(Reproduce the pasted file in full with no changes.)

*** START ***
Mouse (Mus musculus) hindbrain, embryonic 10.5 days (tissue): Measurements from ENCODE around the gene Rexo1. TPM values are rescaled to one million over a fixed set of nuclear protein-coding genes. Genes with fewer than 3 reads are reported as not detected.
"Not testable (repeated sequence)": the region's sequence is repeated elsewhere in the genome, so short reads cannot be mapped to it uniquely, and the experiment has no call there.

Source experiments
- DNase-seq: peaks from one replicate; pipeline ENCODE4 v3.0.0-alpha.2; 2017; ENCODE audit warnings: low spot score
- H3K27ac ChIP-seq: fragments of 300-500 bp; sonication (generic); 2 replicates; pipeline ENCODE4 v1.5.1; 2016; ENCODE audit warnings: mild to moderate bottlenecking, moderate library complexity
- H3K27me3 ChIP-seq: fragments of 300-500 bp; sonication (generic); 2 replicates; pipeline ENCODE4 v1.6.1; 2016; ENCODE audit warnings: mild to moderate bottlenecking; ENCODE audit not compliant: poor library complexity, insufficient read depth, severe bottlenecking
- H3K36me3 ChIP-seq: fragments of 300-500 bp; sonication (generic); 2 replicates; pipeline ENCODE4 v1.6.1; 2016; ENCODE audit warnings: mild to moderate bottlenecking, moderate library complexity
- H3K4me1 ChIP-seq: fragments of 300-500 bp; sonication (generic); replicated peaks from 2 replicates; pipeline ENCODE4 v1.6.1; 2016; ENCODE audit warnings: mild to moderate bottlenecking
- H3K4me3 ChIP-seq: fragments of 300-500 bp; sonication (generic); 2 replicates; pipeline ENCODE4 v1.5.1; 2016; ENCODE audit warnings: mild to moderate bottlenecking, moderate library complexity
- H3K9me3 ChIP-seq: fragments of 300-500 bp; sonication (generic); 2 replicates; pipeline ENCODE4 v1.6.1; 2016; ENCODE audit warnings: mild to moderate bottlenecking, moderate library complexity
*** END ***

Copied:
Mouse (Mus musculus) hindbrain, embryonic 10.5 days (tissue): Measurements from ENCODE around the gene Rexo1. TPM values are rescaled to one million over a fixed set of nuclear protein-coding genes. Genes with fewer than 3 reads are reported as not detected.
"Not testable (repeated sequence)": the region's sequence is repeated elsewhere in the genome, so short reads cannot be mapped to it uniquely, and the experiment has no call there.

Source experiments
- DNase-seq: peaks from one replicate; pipeline ENCODE4 v3.0.0-alpha.2; 2017; ENCODE audit warnings: low spot score
- H3K27ac ChIP-seq: fragments of 300-500 bp; sonication (generic); 2 replicates; pipeline ENCODE4 v1.5.1; 2016; ENCODE audit warnings: mild to moderate bottlenecking, moderate library complexity
- H3K27me3 ChIP-seq: fragments of 300-500 bp; sonication (generic); 2 replicates; pipeline ENCODE4 v1.6.1; 2016; ENCODE audit warnings: mild to moderate bottlenecking; ENCODE audit not compliant: poor library complexity, insufficient read depth, severe bottlenecking
- H3K36me3 ChIP-seq: fragments of 300-500 bp; sonication (generic); 2 replicates; pipeline ENCODE4 v1.6.1; 2016; ENCODE audit warnings: mild to moderate bottlenecking, moderate library complexity
- H3K4me1 ChIP-seq: fragments of 300-500 bp; sonication (generic); replicated peaks from 2 replicates; pipeline ENCODE4 v1.6.1; 2016; ENCODE audit warnings: mild to moderate bottlenecking
- H3K4me3 ChIP-seq: fragments of 300-500 bp; sonication (generic); 2 replicates; pipeline ENCODE4 v1.5.1; 2016; ENCODE audit warnings: mild to moderate bottlenecking, moderate library complexity
- H3K9me3 ChIP-seq: fragments of 300-500 bp; sonication (generic); 2 replicates; pipeline ENCODE4 v1.6.1; 2016; ENCODE audit warnings: mild to moderate bottlenecking, moderate library complexity